Co-chair: Russell Ayres, Spectral Dynamics

  •  The Research of Processing Method Based on Maximum Spectral for Non-Stationary Random Vibration Data -- Xu Jung, China Aero-Polytechnology Establishment
  • Aspects of the Random Modulated Harmonic Pulse (RMHP) for Gunfire Response Environment Laboratory Testing -- Ron Merritt, Naval Air Warfare Center Weapons Division


Thursday, May 2, 2019

8 - 9:50 a.m.
Lab Management Panel
Chair: Nick Clinkinbeard, Rockwell Collins

Products must generally undergo environmental laboratory testing prior to being sold and fielded.  One aspect of a laboratory that directly influences the success of a test program is management practices.  While many larger companies can support the operation of an internal environmental test facility, those that cannot must go to a so-called “outside test lab” that specializes in the simulation of various environments.  Each laboratory approach has its benefits and downfalls that must be effectively managed in order for a test program--and the business in general--to be successful.

This panel session brings together managers of internal and external environmental test laboratories to discuss methodologies, issues, and successes that are both common and unique in nature.  Discussion will be facilitated by a moderator with experience in environmental testing; however, audience participation is welcome and encouraged.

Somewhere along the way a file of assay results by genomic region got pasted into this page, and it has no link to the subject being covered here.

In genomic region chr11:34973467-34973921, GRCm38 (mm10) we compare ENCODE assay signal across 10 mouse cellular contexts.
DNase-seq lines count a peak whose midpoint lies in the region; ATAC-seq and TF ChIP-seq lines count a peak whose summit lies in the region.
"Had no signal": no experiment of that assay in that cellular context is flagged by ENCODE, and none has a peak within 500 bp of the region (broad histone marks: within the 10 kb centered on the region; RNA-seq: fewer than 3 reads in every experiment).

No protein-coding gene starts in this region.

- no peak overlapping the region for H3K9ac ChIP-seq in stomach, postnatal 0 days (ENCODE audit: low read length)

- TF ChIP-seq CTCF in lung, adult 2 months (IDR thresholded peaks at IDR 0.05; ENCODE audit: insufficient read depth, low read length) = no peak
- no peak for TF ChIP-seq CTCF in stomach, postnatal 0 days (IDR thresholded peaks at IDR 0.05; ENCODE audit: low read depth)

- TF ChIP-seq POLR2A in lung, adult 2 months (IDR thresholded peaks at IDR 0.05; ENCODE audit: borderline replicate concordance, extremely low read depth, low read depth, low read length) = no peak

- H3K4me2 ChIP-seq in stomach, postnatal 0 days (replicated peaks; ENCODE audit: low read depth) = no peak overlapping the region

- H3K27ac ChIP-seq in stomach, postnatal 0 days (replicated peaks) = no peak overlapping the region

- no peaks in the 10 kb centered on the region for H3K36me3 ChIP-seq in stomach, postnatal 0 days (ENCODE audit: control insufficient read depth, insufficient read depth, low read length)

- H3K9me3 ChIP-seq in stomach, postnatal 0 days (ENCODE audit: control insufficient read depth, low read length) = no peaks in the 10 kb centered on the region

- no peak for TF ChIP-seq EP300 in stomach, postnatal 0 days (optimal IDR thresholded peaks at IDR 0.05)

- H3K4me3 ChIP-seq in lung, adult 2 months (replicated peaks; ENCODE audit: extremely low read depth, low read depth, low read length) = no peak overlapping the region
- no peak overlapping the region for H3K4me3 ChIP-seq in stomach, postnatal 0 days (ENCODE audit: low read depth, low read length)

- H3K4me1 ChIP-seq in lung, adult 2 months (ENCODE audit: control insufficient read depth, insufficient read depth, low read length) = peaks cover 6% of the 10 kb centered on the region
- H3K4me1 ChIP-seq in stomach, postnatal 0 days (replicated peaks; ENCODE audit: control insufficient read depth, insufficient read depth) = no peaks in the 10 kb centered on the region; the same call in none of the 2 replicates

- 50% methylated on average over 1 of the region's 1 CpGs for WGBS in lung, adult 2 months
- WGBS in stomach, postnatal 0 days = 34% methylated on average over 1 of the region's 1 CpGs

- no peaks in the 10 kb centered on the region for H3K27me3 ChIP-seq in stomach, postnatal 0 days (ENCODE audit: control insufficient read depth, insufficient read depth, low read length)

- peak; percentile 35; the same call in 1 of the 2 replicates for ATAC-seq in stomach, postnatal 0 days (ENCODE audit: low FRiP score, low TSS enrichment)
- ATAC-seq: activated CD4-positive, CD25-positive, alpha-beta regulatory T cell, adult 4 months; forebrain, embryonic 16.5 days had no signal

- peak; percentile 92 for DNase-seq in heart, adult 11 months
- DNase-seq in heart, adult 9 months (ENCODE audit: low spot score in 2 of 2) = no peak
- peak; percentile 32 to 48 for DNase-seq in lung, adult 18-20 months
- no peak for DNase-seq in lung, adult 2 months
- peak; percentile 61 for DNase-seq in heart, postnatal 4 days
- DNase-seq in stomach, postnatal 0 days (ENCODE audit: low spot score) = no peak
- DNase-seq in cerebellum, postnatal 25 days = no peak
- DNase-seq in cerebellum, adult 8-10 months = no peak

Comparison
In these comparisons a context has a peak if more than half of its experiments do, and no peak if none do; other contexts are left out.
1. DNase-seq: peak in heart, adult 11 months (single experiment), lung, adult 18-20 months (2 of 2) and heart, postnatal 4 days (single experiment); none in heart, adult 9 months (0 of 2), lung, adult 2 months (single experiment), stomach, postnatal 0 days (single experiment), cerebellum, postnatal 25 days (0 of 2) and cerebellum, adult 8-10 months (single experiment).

10:10 a.m. - 12 p.m.
Boundary Conditions in Environmental Testing
Chair: David Soine, Honeywell
Co-chair: Troy Skousen, Sandia National Laboratories

Current practices for component-level shock and vibration testing may result in over- or under-stressing the component as compared to the stress experienced in the next level assembly. While the success of the component test is dependent on several factors, a significant contributor is the boundary condition in the component test. Common test practices cause the component to have notably different dynamic boundary conditions between the component test and system configuration.

The Box Assembly with Removable Component (BARC) and the Boundary Conditions in Environmental Testing Challenge is a platform for interested parties to study this problem in a common framework. This session will explore the research paths that are emerging in response to this initiative.


1:15 - 3:05 p.m.
Qualification by Analysis
Chair: Nick Clinkinbeard, Rockwell Collins

Qualification testing is a tried-and-true approach for verification of product environmental requirements.  However, it is an expensive endeavor that may cost hundreds of thousands--or even millions--of dollars to perform.   As such, schedule, cost, and resource availability issues may drive a program to consider conducting a full or partial Qualification by Similarity (QBS) or Qualification by Analysis (QBA) effort to address environmental requirements.  While sometimes initially seen as effort-reducing endeavors, QBS and QBA pose issues of appropriateness of application, as well as completeness, uncertainty, and accuracy of results.  This session seeks to explore real-world QBS and QBA methodologies and case studies to help the industry better understand the benefits and issues.

  • Environmental Qualification Similarity Assessment Report for Units -- Galit Ben Yakar, Elbit Systems - Elisra